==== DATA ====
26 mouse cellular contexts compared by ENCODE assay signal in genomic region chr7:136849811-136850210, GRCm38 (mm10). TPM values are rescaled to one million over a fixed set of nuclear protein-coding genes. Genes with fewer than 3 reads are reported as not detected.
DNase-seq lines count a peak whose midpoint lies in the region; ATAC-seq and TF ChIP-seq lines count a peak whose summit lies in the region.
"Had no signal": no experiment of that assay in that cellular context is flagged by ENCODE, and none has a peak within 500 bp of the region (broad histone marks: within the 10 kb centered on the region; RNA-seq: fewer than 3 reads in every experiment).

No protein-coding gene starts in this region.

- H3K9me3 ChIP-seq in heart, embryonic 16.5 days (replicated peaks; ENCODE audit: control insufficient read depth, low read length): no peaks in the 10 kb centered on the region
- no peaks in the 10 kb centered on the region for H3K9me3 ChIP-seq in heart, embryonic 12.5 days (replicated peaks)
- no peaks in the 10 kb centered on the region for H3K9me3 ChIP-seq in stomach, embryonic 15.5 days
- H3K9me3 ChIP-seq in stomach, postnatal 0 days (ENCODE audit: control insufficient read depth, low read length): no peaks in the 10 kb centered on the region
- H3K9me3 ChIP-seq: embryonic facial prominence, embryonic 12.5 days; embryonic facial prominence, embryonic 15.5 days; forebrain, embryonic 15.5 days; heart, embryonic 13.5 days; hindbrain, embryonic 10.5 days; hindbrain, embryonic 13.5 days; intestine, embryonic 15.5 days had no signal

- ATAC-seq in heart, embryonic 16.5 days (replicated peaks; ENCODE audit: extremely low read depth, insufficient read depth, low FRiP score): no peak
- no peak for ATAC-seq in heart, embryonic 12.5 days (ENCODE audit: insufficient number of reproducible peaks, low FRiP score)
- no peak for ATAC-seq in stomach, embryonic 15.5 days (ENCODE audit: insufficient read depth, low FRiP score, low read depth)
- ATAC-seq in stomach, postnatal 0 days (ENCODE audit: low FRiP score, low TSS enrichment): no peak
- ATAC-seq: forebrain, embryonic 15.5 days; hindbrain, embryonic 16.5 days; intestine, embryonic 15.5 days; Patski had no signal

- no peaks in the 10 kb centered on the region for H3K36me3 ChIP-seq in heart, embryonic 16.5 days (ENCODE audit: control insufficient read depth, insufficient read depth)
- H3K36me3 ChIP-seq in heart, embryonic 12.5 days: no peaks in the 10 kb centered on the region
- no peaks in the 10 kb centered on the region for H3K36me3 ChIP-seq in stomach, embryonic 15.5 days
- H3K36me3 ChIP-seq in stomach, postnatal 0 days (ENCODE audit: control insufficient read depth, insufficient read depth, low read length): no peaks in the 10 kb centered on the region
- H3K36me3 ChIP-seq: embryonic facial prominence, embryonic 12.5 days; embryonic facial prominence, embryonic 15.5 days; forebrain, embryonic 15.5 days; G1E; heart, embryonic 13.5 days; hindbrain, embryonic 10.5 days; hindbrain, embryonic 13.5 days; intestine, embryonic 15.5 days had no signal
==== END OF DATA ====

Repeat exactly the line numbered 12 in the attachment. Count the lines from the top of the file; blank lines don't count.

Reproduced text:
- no peak for ATAC-seq in stomach, embryonic 15.5 days (ENCODE audit: insufficient read depth, low FRiP score, low read depth)